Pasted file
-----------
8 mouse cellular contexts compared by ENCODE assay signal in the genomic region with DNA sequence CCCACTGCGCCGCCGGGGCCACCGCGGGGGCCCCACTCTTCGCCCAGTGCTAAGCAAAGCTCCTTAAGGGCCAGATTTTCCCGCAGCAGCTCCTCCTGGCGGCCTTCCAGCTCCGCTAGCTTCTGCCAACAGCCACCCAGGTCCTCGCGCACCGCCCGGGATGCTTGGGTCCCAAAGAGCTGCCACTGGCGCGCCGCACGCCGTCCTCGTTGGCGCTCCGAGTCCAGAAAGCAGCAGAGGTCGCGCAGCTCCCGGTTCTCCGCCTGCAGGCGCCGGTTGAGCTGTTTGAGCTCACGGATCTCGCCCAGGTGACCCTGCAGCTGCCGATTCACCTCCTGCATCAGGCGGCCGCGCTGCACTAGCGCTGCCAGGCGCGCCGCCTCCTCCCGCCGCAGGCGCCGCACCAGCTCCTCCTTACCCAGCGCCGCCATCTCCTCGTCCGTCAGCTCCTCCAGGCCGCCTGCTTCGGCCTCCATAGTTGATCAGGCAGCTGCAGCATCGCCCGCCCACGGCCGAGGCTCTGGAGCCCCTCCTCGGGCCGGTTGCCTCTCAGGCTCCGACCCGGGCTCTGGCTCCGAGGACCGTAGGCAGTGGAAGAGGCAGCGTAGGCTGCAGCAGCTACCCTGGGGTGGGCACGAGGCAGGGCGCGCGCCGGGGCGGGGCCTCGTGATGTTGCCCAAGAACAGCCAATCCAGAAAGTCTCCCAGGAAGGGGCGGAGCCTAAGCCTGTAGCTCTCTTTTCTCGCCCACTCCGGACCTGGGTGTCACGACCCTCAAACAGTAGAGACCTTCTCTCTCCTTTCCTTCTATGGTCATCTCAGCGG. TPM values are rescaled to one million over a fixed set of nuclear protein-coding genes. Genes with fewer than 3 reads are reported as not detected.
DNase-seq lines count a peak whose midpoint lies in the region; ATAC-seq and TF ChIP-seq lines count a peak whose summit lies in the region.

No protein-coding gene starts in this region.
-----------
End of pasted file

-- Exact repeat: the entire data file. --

8 mouse cellular contexts compared by ENCODE assay signal in the genomic region with DNA sequence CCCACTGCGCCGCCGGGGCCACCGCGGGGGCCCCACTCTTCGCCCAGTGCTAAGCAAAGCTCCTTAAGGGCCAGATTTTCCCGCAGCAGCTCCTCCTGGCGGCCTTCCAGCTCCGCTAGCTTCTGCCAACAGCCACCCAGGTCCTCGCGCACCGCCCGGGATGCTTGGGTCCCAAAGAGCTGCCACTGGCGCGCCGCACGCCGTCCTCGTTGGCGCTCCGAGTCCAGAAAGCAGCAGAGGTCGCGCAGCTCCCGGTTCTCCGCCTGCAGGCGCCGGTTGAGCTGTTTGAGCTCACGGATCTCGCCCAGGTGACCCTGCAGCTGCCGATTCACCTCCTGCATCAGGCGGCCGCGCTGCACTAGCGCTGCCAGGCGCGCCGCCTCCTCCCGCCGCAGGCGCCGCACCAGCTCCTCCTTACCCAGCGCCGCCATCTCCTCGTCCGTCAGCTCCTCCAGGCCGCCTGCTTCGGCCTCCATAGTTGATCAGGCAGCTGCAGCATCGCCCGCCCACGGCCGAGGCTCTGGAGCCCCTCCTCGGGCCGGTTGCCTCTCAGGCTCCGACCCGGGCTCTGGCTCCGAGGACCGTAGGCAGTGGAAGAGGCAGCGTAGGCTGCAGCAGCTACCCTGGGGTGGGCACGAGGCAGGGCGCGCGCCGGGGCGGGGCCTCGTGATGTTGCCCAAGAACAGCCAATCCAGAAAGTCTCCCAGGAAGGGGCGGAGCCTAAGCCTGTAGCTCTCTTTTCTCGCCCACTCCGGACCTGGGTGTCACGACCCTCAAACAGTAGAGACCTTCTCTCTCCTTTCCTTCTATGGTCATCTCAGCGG. TPM values are rescaled to one million over a fixed set of nuclear protein-coding genes. Genes with fewer than 3 reads are reported as not detected.
DNase-seq lines count a peak whose midpoint lies in the region; ATAC-seq and TF ChIP-seq lines count a peak whose summit lies in the region.

No protein-coding gene starts in this region.